Information Wrangling


There’s a ton of map options these days – drawing it out on graph paper, using a dry-erase mat, pre-printed dungeon tiles/maps, and dungeon mapping software.  Regardless of what you’re using, I suggest trying to put notes directly on your maps, if you can.  The less you have to flip between your map and your descriptions of areas and rooms, the better it is for you.

The trick, of course, is finding which bits are most relevant and can fit within your chosen medium.

Divvy up by Sections

While you could theoretically simply list 100 rooms in order, it’s easier to navigate these things if you actually break them up into sections.  Those different sections might be stored as parts of a binder with dividers between them, or it might be different files in your computer.   This makes it easier to navigate overall rather than having to shuffle through the whole dungeon.  This also works well if you’re using some of the design ideas from “Metroidvania” style videogames – where you already end up dealing with larger sections connected by a few possible paths.

Using Index Cards

If you don’t have to have too much info to list, an index card system can work great.  I like to write the room number in the top right corner, with a big, black marker.  Put all your index cards in a holder, or box, in order.  Then, as you go through the dungeon, you can check your map, pull out the card the players are exploring plus the connected ones as well.  If you have monsters, give them their own cards and paperclip them to the room they’re in – and if they move rooms, you just move the clip accordingly.

The drawback is that you don’t have a ton of space to record information and if you’re not organized, you can turn it into a complete mess.  Also, unless you go out of your way with cardstock and printing and cutting, you’ll be putting these together by hand, which might be a ton of extra work.

Using Software

There’s a ton of software out there these days, though I have to admit I can’t give a lot of info for you there – I’m mostly into hand drawing maps and scrawling out the notes by hand.  I can imagine a lot of value being in a map tool or presentation software where you simply hyperlink the image of the map and the individual rooms to take you straight to a file or description of that room.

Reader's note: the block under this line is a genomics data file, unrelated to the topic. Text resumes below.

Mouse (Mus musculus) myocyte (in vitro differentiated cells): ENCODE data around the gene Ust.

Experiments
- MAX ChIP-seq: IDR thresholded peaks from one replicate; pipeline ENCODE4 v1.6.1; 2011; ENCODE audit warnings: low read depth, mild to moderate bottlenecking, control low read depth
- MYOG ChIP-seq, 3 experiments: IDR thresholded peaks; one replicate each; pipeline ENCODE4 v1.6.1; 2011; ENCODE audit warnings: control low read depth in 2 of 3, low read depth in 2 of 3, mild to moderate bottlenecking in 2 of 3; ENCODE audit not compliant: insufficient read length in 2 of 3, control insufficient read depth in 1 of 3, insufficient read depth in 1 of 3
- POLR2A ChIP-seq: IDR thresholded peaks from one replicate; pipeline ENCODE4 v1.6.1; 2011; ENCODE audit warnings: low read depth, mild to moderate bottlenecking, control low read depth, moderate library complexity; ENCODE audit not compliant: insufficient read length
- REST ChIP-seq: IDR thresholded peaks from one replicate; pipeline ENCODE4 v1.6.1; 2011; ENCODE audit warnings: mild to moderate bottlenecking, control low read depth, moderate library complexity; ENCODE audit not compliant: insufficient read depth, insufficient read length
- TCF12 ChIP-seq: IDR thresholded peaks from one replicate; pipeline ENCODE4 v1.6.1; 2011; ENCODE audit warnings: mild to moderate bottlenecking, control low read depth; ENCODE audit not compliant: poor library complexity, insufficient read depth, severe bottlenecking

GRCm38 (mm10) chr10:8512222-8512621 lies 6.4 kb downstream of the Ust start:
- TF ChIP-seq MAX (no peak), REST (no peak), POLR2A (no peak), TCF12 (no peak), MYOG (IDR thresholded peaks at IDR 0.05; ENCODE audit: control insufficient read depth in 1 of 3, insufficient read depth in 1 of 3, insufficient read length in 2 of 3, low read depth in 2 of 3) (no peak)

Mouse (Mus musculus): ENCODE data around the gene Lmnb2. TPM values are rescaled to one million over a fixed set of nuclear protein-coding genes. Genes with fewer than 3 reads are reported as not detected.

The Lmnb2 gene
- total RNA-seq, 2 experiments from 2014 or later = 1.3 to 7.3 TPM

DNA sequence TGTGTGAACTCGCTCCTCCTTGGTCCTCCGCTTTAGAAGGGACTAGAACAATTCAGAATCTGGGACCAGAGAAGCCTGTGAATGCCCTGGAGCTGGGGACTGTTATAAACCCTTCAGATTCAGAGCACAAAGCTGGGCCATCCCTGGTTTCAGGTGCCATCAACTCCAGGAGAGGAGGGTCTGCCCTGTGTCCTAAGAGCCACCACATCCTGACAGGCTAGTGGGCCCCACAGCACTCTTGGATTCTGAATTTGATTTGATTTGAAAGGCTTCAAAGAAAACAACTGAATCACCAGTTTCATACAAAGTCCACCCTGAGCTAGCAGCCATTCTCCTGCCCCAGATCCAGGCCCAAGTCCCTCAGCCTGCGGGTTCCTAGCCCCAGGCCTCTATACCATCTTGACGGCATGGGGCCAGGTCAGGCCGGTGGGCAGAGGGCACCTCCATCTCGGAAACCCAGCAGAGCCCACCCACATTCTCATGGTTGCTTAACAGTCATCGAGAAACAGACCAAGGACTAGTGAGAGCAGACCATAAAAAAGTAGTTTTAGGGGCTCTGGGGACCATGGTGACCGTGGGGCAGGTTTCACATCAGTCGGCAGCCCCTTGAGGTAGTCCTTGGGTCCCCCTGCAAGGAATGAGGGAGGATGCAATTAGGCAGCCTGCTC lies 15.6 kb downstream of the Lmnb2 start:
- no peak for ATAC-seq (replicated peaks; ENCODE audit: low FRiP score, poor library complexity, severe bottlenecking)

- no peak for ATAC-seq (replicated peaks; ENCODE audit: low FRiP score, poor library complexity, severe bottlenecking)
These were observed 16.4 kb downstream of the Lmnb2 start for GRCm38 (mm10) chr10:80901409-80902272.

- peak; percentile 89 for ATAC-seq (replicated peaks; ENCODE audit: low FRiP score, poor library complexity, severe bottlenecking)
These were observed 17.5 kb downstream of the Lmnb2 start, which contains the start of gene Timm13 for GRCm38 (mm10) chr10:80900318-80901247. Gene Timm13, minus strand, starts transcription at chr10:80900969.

My basic experience with gaming and software is that screen space is a premium and you always underestimate how long it will take between clicking, opening up files, scrolling to the right location in the file, and then dragging windows around to have everything you need visible at the same time.  I usually will use a combination of a file open on a screen and written/printed notes as you can spread out the notes in front of you for quick reference.

The other concern is if you need to be online to access your notes and what happens if you lose connectivity, and also if you have players sending you data, if you have to reformat it or re-enter it to work with whatever other system you have going on.  These all seem like mild hurdles, but these just add up to more work you have to do that isn’t directly focused on playing.

Next: Monsters, Hazards, and Stunting

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Dungeons Part Four: Threat Structure

July 19, 2014

So, important confession time: the order of these posts is about “takeaway value” and modularity for you folks reading, rather than the order in which I use these ideas to make a dungeon.   Pretty much everyone can see the value in better design flow from playing stuff like Metroidvania games, and everyone has probably played a dungeon crawl that worked in a way very different than what they wanted in terms of Exploration/Logistics/Tactics, so those ideas are easy to pick up and plug into your own dungeon design.   The specifics of running a dungeon only make sense in light of those two ideas, and although this is the fourth article, it’s actually the first conceptual step I take before I draw any map or look up any monsters:

Threat Structure